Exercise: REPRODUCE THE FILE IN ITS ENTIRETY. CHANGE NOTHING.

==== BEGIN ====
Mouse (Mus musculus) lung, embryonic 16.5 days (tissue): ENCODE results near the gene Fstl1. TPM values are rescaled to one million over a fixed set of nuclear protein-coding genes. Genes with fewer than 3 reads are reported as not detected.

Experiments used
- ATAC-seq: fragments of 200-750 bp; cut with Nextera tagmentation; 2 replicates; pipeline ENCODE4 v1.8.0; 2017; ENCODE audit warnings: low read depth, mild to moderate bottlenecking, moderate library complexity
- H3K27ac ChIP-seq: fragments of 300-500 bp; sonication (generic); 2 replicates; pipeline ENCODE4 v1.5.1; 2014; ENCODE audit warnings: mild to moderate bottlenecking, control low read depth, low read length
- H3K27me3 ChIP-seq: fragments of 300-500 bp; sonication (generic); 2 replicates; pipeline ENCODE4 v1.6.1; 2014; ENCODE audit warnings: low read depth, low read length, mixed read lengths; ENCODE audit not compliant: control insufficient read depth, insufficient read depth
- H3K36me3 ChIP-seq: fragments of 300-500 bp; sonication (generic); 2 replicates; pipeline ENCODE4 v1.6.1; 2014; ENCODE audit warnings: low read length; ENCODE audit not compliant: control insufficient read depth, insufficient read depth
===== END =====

Mouse (Mus musculus) lung, embryonic 16.5 days (tissue): ENCODE results near the gene Fstl1. TPM values are rescaled to one million over a fixed set of nuclear protein-coding genes. Genes with fewer than 3 reads are reported as not detected.

Experiments used
- ATAC-seq: fragments of 200-750 bp; cut with Nextera tagmentation; 2 replicates; pipeline ENCODE4 v1.8.0; 2017; ENCODE audit warnings: low read depth, mild to moderate bottlenecking, moderate library complexity
- H3K27ac ChIP-seq: fragments of 300-500 bp; sonication (generic); 2 replicates; pipeline ENCODE4 v1.5.1; 2014; ENCODE audit warnings: mild to moderate bottlenecking, control low read depth, low read length
- H3K27me3 ChIP-seq: fragments of 300-500 bp; sonication (generic); 2 replicates; pipeline ENCODE4 v1.6.1; 2014; ENCODE audit warnings: low read depth, low read length, mixed read lengths; ENCODE audit not compliant: control insufficient read depth, insufficient read depth
- H3K36me3 ChIP-seq: fragments of 300-500 bp; sonication (generic); 2 replicates; pipeline ENCODE4 v1.6.1; 2014; ENCODE audit warnings: low read length; ENCODE audit not compliant: control insufficient read depth, insufficient read depth